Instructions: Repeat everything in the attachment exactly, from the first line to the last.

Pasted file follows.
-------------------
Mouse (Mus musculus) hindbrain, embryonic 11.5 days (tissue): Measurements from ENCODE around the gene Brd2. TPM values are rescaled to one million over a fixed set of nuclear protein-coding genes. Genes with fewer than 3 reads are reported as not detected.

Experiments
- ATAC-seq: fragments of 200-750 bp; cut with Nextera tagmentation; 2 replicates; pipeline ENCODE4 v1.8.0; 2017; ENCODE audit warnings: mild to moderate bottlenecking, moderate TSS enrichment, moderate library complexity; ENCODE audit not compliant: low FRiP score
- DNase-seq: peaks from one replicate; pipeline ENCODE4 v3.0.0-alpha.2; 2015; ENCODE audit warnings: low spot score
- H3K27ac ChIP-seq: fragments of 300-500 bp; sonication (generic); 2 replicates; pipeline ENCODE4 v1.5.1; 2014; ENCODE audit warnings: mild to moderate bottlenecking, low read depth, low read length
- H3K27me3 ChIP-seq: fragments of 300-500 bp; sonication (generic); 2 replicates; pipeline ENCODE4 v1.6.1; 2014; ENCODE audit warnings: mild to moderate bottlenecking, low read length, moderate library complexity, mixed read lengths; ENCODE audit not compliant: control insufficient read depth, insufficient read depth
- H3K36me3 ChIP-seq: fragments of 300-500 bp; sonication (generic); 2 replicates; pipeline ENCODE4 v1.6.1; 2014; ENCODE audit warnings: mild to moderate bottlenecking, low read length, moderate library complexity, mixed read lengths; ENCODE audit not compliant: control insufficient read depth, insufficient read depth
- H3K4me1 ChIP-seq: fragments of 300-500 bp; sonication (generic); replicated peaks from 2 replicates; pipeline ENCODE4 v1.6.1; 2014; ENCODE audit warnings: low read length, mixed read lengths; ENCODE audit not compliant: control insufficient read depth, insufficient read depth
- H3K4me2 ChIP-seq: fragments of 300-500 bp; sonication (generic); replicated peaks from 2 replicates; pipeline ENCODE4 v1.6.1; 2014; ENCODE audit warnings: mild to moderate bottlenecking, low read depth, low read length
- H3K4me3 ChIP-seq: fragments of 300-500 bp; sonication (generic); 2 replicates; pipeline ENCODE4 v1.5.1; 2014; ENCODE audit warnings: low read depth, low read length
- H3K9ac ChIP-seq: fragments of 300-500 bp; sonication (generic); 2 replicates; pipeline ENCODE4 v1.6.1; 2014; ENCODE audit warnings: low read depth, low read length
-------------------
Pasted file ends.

Mouse (Mus musculus) hindbrain, embryonic 11.5 days (tissue): Measurements from ENCODE around the gene Brd2. TPM values are rescaled to one million over a fixed set of nuclear protein-coding genes. Genes with fewer than 3 reads are reported as not detected.

Experiments
- ATAC-seq: fragments of 200-750 bp; cut with Nextera tagmentation; 2 replicates; pipeline ENCODE4 v1.8.0; 2017; ENCODE audit warnings: mild to moderate bottlenecking, moderate TSS enrichment, moderate library complexity; ENCODE audit not compliant: low FRiP score
- DNase-seq: peaks from one replicate; pipeline ENCODE4 v3.0.0-alpha.2; 2015; ENCODE audit warnings: low spot score
- H3K27ac ChIP-seq: fragments of 300-500 bp; sonication (generic); 2 replicates; pipeline ENCODE4 v1.5.1; 2014; ENCODE audit warnings: mild to moderate bottlenecking, low read depth, low read length
- H3K27me3 ChIP-seq: fragments of 300-500 bp; sonication (generic); 2 replicates; pipeline ENCODE4 v1.6.1; 2014; ENCODE audit warnings: mild to moderate bottlenecking, low read length, moderate library complexity, mixed read lengths; ENCODE audit not compliant: control insufficient read depth, insufficient read depth
- H3K36me3 ChIP-seq: fragments of 300-500 bp; sonication (generic); 2 replicates; pipeline ENCODE4 v1.6.1; 2014; ENCODE audit warnings: mild to moderate bottlenecking, low read length, moderate library complexity, mixed read lengths; ENCODE audit not compliant: control insufficient read depth, insufficient read depth
- H3K4me1 ChIP-seq: fragments of 300-500 bp; sonication (generic); replicated peaks from 2 replicates; pipeline ENCODE4 v1.6.1; 2014; ENCODE audit warnings: low read length, mixed read lengths; ENCODE audit not compliant: control insufficient read depth, insufficient read depth
- H3K4me2 ChIP-seq: fragments of 300-500 bp; sonication (generic); replicated peaks from 2 replicates; pipeline ENCODE4 v1.6.1; 2014; ENCODE audit warnings: mild to moderate bottlenecking, low read depth, low read length
- H3K4me3 ChIP-seq: fragments of 300-500 bp; sonication (generic); 2 replicates; pipeline ENCODE4 v1.5.1; 2014; ENCODE audit warnings: low read depth, low read length
- H3K9ac ChIP-seq: fragments of 300-500 bp; sonication (generic); 2 replicates; pipeline ENCODE4 v1.6.1; 2014; ENCODE audit warnings: low read depth, low read length